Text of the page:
SI: Do you have more questions, Elaine?
EM: Is there anything about your personal life that we just didn't get to go over or anything that you'd like to add?
ZRC: This is not about me, but because I know where this project is going to live, one thing that's really important to remember is that there's so much power in our communities and lessons learned from our past. Again, this is my history major coming out. I think Rutgers, in particular, has one of the most incredible journeys through gender and sexuality work, and it's just so powerful to read it and learn it and to engage with it and our current communities and our current changemakers. I think there's just so much wealth at the institution that sometimes gets forgotten or made invisible, and it's important to continue to bring that to light because I think there's a lot of good things in the past that can help us really craft and build power in our present and our future. That's all I want to add. I think it's a privilege to be in that environment and be a part of that history. It's one that I certainly wouldn't have changed.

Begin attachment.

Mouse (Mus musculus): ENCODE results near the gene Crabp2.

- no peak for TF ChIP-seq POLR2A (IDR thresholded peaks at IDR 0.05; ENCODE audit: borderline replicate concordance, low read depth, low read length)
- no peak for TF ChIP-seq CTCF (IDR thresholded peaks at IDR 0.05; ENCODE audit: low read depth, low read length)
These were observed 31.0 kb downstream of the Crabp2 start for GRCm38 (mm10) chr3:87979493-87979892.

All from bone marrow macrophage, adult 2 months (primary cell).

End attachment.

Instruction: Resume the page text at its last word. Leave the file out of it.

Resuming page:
SI: Well, thank you very much. We really appreciate you sharing your life and career with us. Like I said, we'll get you the transcript down the road. I'll conclude the recording if that's all right, Elaine.
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Transcribed by Isabella Kolic 07/23/2021
Reviewed by Molly A. Graham 1/23/2023
Reviewed by Kathryn Tracy Rizzi 2/10/2023
Reviewed by Zaneta Rago-Craft 2/13/2023